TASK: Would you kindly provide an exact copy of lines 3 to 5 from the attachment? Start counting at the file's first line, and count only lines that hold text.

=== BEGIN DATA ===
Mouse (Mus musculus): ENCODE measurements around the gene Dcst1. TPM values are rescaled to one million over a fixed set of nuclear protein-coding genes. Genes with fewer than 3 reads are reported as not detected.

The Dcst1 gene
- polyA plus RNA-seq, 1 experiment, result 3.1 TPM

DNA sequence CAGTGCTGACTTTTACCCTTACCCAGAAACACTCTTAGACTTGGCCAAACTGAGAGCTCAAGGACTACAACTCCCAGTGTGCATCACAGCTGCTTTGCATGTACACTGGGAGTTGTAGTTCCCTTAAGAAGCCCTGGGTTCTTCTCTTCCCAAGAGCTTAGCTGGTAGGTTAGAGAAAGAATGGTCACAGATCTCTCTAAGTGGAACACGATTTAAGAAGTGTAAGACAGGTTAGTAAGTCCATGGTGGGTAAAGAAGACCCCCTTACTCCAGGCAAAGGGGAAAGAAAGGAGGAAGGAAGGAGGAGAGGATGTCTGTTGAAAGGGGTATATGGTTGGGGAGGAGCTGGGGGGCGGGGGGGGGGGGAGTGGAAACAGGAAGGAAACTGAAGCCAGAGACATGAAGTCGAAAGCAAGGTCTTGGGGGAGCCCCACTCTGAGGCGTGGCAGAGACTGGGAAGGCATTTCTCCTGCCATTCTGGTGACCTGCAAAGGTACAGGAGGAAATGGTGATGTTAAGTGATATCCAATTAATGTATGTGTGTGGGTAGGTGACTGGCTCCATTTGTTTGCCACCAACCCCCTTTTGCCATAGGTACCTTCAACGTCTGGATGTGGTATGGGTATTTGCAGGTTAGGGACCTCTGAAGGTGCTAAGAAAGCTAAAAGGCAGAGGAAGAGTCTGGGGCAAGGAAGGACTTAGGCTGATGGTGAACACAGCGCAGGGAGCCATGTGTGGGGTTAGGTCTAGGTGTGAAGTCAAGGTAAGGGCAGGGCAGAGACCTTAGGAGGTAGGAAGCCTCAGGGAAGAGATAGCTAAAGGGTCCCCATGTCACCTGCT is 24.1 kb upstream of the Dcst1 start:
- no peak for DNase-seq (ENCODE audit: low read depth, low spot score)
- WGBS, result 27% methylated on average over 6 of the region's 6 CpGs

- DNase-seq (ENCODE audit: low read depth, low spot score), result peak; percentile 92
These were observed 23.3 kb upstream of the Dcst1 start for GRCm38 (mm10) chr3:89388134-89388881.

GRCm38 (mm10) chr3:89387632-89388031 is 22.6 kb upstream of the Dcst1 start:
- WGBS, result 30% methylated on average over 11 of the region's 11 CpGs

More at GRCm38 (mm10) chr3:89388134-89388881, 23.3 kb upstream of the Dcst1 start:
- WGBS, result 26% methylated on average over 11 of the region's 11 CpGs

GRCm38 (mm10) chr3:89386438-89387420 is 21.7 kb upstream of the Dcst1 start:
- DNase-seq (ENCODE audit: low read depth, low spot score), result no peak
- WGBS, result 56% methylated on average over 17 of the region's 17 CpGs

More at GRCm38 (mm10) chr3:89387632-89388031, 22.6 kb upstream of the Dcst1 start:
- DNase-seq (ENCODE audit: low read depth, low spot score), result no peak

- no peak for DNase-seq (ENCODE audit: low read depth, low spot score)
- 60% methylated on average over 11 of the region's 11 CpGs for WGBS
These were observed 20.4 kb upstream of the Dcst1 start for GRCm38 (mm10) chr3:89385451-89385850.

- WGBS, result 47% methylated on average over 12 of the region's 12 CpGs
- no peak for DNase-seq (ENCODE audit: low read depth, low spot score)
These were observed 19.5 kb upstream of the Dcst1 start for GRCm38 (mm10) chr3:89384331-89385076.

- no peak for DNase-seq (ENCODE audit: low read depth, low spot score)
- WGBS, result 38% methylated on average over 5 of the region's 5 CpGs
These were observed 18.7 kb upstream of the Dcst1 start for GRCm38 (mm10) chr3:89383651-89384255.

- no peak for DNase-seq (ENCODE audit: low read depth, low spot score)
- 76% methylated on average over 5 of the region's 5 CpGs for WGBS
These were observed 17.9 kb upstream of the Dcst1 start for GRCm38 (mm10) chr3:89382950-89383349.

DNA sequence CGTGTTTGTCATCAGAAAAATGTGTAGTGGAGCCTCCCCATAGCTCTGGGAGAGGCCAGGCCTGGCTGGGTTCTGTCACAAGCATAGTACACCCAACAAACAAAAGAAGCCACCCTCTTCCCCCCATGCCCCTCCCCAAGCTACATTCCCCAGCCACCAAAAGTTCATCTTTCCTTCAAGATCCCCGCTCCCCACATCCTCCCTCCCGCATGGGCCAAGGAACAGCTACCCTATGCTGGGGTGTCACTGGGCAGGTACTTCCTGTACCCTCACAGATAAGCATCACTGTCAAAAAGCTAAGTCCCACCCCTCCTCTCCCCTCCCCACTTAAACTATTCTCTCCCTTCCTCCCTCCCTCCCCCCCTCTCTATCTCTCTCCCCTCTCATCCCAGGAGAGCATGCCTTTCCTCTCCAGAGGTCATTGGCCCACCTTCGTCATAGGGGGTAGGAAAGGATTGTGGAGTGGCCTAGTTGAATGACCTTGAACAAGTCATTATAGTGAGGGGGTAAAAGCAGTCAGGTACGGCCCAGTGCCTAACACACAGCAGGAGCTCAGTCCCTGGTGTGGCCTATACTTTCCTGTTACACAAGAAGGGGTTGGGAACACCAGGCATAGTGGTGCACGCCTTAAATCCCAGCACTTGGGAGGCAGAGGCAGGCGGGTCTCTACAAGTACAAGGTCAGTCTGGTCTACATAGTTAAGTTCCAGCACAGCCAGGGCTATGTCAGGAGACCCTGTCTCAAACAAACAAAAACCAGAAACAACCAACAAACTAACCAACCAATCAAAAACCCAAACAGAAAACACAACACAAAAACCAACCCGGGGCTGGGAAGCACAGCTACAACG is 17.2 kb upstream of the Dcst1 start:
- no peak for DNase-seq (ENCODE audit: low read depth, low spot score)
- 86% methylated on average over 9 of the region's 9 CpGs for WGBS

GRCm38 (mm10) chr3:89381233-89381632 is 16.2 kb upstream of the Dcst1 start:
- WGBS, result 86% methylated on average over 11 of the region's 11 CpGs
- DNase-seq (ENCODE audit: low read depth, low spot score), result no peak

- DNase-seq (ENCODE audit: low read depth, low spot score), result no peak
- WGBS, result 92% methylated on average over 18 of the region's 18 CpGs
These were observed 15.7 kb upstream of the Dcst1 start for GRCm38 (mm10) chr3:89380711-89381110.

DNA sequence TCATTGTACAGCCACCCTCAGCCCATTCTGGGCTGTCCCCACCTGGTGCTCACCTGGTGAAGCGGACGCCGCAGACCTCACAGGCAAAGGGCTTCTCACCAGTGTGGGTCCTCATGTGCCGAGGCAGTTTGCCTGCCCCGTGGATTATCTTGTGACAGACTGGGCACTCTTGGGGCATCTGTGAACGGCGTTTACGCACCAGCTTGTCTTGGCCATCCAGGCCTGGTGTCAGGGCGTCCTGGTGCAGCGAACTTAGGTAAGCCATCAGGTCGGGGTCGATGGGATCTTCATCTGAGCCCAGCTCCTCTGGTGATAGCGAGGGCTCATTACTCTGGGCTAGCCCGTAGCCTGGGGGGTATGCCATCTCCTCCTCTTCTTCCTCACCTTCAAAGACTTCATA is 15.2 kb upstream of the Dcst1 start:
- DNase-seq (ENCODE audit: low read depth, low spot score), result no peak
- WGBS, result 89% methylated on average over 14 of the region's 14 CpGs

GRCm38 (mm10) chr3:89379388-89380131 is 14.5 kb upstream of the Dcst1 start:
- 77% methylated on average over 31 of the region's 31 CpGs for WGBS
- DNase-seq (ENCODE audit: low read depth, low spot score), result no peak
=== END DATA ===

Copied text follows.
- polyA plus RNA-seq, 1 experiment, result 3.1 TPM

DNA sequence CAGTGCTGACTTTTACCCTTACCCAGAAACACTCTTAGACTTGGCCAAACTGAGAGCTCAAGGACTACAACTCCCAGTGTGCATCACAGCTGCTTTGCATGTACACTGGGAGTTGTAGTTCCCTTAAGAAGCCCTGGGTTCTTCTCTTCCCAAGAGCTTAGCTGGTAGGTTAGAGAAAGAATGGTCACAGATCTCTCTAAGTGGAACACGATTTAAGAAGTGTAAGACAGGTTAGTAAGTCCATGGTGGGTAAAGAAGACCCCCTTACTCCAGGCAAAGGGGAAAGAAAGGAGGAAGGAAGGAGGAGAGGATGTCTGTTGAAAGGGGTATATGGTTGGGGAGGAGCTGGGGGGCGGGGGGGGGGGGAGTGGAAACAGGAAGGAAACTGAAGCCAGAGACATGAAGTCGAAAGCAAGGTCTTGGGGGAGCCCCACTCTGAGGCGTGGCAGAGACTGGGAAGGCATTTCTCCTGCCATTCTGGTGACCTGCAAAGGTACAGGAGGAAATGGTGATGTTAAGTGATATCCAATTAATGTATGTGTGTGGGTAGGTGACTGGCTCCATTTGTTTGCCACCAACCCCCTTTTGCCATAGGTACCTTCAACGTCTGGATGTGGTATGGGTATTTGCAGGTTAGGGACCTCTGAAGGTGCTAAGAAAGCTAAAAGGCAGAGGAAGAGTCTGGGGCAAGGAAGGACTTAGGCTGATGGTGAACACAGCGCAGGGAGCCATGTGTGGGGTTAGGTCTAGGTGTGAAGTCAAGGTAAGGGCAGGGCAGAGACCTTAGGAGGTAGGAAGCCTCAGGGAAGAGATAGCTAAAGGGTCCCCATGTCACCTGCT is 24.1 kb upstream of the Dcst1 start:
- no peak for DNase-seq (ENCODE audit: low read depth, low spot score)